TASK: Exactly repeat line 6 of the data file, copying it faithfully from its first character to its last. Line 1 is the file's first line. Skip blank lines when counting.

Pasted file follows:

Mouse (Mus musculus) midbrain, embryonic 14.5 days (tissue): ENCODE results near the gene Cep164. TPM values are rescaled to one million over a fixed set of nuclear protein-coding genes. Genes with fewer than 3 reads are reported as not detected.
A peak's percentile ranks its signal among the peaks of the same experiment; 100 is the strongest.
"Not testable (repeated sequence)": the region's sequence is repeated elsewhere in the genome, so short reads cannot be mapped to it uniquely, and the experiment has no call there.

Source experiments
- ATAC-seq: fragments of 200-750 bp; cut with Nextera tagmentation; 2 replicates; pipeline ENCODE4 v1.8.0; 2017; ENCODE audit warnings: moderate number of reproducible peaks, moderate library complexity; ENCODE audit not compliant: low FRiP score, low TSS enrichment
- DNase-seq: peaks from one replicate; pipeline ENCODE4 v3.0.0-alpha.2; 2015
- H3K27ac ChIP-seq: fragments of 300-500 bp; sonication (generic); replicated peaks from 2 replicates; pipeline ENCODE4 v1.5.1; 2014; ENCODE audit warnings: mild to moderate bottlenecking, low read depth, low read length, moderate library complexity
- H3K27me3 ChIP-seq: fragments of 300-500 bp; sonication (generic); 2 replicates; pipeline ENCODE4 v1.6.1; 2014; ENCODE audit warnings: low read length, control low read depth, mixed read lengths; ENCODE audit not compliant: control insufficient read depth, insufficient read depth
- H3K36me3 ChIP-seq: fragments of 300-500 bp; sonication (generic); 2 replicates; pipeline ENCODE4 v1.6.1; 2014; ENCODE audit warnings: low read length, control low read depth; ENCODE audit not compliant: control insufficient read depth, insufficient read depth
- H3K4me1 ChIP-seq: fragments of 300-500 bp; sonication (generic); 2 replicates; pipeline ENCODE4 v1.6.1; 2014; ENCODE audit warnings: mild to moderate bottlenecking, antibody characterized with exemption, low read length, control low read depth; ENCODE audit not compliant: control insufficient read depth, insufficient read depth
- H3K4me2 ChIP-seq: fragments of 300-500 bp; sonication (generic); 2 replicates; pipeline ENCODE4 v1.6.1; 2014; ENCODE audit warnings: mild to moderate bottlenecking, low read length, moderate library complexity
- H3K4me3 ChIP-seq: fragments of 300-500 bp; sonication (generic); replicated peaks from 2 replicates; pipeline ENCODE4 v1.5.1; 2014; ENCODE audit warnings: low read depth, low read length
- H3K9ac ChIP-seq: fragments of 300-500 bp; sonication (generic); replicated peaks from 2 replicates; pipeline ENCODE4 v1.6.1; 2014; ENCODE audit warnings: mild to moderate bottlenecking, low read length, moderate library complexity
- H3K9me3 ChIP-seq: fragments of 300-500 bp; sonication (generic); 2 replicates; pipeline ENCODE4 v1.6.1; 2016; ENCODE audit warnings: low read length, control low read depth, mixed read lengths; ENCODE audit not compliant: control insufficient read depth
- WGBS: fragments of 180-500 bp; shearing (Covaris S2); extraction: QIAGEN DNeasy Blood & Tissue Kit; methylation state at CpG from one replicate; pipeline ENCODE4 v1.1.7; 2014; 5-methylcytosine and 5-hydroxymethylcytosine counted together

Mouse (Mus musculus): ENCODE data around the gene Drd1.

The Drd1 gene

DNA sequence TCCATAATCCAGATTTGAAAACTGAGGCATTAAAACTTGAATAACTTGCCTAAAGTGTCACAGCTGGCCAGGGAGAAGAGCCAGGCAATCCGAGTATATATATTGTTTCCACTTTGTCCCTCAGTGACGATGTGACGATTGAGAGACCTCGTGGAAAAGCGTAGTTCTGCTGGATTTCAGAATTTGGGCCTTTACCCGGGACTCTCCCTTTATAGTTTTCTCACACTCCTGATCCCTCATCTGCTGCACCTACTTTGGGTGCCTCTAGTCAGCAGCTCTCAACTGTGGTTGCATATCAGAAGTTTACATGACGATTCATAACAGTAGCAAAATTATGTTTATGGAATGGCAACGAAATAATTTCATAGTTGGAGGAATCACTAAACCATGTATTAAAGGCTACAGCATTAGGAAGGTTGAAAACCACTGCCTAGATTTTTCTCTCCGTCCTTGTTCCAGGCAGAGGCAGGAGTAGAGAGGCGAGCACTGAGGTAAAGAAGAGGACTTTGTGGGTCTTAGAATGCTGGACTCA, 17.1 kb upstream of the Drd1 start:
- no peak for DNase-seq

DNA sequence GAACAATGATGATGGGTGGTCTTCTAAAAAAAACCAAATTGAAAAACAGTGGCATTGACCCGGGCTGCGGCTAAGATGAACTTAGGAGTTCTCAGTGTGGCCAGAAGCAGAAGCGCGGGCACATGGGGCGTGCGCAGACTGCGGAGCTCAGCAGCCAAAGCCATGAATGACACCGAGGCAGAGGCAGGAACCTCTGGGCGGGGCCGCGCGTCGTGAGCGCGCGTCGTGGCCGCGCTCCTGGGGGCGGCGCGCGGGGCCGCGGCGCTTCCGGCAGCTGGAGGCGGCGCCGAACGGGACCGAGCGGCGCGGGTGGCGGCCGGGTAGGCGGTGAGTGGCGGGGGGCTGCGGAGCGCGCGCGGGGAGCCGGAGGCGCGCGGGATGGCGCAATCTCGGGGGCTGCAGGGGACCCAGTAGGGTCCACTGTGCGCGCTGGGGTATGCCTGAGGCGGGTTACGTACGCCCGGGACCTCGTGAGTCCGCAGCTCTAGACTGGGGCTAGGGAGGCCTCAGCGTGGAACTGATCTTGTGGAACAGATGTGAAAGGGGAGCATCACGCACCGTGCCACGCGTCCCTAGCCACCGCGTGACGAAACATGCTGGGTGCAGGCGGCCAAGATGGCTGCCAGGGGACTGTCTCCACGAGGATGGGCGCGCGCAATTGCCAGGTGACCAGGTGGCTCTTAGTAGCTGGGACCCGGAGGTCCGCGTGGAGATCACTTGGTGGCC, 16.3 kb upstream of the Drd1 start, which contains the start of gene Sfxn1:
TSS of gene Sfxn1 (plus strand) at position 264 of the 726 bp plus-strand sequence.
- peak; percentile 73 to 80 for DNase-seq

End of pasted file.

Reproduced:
- DNase-seq: peaks from one replicate; pipeline ENCODE4 v3.0.0-alpha.2; 2015